None of this comes cheap: In 2010, before the facility opened, Deloitte spent more than $113 million on training, according to a Harvard Business School case study. Those expenses are even higher today because the firm has added employees and now offers more training per employee. However, managers say that if you compare the per-hour training cost, they’ll save more than $7 million this year, compared with holding classes at outside hotels or conference centers, as they did before Deloitte University was built.
There are rumors that this campus will only get larger. “The last I heard was they’re going to [add] another 250 rooms,” says Doug Lattner, former CEO of the firm’s consulting business who retired in 2013. Deloitte University’s leaders deny the expansion plans, but during a tour they brag that the heating and electrical systems are already sufficient to handle an additional 200 rooms, and they point to precisely where they would build them, out by the sand volleyball court and the lit basketball courts.
None of this guarantees that the facility will be successful in the long-term. Boris Groysberg, the Harvard professor who wrote the Deloitte University case study, says that over the last 30 years many big-name companies—including IBM, ATT, Merrill Lynch, and Goldman Sachs—opened training centers that seemed successful for a few years. But as such facilities age, employees typically grow less enthusiastic about visiting, the most talented partners devote less time to instruction, and companies invest diminished energy in keeping the curriculum relevant. “The question is: Is it sustainable?” Groysberg asks. “Having seen this movie before, the batting average is not in their favor.”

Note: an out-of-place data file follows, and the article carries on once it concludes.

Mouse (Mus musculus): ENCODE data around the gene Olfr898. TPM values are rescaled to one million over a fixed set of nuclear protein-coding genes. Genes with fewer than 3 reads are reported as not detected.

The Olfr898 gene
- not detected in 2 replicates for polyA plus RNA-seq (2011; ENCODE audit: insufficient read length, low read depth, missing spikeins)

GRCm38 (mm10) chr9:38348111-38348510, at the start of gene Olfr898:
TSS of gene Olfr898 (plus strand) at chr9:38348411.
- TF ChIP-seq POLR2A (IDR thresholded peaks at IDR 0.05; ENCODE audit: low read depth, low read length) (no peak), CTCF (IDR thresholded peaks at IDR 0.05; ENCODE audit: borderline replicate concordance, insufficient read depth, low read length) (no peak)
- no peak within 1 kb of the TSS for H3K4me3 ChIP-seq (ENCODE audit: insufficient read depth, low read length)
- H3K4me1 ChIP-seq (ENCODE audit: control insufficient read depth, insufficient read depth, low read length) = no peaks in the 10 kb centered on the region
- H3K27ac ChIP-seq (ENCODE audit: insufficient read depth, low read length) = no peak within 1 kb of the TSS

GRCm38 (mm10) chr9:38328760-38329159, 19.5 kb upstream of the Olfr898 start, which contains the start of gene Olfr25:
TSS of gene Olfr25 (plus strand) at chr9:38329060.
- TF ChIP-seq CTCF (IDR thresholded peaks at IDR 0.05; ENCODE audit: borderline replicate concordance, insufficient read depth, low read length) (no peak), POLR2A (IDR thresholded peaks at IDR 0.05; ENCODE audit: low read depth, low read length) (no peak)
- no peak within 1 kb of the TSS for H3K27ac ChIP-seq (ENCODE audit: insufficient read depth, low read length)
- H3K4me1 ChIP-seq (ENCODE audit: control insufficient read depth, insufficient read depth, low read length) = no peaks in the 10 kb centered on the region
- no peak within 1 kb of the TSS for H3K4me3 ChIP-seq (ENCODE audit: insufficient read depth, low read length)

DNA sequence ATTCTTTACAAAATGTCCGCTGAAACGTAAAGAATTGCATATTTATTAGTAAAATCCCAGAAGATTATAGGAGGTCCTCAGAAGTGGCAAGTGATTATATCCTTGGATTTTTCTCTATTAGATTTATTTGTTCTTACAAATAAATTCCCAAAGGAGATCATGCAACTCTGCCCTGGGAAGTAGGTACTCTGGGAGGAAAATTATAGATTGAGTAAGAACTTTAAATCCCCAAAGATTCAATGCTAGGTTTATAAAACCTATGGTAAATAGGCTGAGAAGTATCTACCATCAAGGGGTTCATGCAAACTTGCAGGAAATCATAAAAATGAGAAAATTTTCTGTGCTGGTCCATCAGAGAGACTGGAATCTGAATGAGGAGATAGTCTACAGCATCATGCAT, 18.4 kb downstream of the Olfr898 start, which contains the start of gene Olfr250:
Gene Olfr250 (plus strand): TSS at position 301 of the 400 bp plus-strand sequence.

At 7 p.m. on a Tuesday, those concerns seem far away. Hundreds of Deloitters are cheering as colleagues compete in an Iron Chef competition. “I feel like I’ve gained 10 pounds in the last two hours,” moans the master of ceremonies as plates are sent for final judging. (Other evenings offer wine-tasting classes and casino nights.) Just after 10:30 p.m., more than 100 employees are still raising glasses in the Barn as an NBA game winds down on the giant TV. “Hey, you guys are going to split this with me, right?” yells a new manager toting a Himalayan-sized plate of nachos. Go ahead, guys: Tomorrow’s agenda begins with a five-kilometer race around the property.